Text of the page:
• Wartling Parish Council

    • Sussex Police & Crime Commisioner


      Earlier this week, on Anti-Slavery Day (Wednesday, 18 October), I announced funding for a new role to help tackle human trafficking and modern slavery in Sussex.

      The new Modern Slavery Delivery Manager, who will be based within Sussex Police’s Serious and Organised Crime Unit, will liaise with a number of organisations to provide a vital link at local, regional and national levels and develop a range of training and awareness activities.

      In June I joined forces with my counterparts for Hampshire, Surrey and Thames Valley to host a conference in Woking to examine how our four areas could work together to combat the issue of human trafficking. The audience, including Kevin Hyland, the UK’s Independent Anti-Slavery Commissioner, heard there were currently more than 300 operations taking place nationally to fight modern slavery with 24 live operations across the region.

      The regional modern slavery event showed there is a considerable demand for a specialist co-ordination post within our county. It highlighted that, although many organisations are engaged in trying to combat modern slavery, they are often working in isolation and duplicating their efforts.

      This new role will be a huge step forward to improve multi-agency co-operation in Sussex.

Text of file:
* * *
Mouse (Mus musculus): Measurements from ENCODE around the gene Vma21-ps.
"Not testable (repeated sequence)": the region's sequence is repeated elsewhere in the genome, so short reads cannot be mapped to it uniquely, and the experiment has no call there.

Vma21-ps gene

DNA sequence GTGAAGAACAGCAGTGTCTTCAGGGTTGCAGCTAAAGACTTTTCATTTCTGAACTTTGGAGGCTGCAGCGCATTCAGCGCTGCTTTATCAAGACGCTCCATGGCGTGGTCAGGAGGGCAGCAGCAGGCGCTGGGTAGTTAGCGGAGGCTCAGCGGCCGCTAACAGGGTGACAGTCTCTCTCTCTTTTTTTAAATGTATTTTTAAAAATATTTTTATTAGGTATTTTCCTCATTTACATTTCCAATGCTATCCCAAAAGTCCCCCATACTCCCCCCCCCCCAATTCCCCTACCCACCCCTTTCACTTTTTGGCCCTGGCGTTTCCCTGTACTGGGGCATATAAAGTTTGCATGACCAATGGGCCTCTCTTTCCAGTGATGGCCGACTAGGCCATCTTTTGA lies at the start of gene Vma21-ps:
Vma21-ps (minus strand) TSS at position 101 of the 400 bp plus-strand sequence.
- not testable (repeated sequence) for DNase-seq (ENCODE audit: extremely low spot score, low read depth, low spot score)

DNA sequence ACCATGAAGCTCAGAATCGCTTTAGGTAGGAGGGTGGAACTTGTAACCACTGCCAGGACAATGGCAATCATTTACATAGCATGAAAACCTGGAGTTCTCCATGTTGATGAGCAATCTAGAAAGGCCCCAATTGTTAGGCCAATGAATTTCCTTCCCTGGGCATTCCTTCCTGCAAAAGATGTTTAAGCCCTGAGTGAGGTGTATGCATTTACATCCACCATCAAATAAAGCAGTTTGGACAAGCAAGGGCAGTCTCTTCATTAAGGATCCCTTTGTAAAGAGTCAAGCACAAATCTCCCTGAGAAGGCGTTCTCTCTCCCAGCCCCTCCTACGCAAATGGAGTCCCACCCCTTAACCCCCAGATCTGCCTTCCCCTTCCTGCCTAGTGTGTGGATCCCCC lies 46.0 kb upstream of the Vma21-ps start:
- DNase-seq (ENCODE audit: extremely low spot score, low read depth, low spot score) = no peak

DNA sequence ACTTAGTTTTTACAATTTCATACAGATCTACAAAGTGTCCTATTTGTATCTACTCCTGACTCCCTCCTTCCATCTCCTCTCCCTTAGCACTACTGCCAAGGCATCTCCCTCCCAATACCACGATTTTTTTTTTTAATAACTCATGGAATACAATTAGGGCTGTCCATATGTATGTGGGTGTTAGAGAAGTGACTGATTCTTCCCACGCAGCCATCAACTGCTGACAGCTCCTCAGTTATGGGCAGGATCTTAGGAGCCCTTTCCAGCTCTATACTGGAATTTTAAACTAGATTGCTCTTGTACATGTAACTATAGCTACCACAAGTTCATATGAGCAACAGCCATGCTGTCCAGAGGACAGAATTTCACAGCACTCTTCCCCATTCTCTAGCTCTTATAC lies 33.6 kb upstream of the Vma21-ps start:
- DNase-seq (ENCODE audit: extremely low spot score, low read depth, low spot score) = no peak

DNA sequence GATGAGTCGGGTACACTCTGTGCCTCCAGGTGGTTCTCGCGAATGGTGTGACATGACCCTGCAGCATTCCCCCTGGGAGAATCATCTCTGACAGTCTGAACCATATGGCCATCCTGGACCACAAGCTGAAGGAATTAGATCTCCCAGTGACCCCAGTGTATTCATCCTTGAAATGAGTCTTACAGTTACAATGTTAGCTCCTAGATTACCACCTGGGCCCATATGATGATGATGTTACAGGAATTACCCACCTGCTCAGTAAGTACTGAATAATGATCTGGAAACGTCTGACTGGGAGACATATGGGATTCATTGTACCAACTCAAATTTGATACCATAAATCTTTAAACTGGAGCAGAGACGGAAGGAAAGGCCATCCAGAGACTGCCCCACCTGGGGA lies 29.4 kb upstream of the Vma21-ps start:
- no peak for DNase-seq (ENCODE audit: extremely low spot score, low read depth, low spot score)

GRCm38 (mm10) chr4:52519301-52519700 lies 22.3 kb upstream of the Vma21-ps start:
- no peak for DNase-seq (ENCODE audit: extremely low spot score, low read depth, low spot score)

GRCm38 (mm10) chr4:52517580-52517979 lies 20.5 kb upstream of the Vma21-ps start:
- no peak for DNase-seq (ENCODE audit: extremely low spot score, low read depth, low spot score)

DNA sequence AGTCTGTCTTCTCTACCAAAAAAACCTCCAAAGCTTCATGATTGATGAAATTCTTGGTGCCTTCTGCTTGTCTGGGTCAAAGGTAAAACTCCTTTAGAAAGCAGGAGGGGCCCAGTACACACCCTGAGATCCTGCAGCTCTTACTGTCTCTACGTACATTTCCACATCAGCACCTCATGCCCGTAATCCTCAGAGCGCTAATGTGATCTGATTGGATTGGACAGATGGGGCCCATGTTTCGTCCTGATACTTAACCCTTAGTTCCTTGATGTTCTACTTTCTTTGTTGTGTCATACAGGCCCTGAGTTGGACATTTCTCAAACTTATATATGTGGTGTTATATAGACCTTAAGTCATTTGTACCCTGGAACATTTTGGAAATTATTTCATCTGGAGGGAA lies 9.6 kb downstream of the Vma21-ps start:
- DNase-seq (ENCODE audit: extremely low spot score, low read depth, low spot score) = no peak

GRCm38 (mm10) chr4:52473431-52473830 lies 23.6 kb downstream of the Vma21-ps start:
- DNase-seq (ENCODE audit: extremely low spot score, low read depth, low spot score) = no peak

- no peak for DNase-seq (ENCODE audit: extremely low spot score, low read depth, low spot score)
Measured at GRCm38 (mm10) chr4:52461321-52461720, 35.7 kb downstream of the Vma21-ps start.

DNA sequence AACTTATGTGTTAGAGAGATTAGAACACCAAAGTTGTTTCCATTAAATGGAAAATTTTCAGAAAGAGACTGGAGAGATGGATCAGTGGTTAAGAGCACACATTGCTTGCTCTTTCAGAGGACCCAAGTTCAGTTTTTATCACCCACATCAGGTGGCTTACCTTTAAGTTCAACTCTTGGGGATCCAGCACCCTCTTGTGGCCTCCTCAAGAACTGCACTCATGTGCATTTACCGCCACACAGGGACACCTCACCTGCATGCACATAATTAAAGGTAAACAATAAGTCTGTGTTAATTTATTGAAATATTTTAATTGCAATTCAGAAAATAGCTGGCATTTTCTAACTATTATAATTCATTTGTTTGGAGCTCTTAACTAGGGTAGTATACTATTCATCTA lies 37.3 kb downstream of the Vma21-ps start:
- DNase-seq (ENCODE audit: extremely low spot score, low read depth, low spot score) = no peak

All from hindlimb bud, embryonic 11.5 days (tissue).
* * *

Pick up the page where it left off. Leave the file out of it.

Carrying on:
There is a need to identify more victims, provide appropriate support and galvanise agencies for a collective response to this issue. There is clear evidence that regions with good coordination, accountability and governance have made the most progress on this issue and we intend for this to be the case in the South East.

      To read more about this, please click here.

      You can also hear me being interviewed on BBC Radio Sussex on Anti-Slavery Day here (at about 17 minutes in) here.

      There is a need to identify more victims, provide appropriate support and galvanise agencies for a collective response to modern slavery

      I will also be investing up to £100,000 in support services after a report commissioned by my office found boys and young men risk being overlooked as potential victims of sexual exploitation.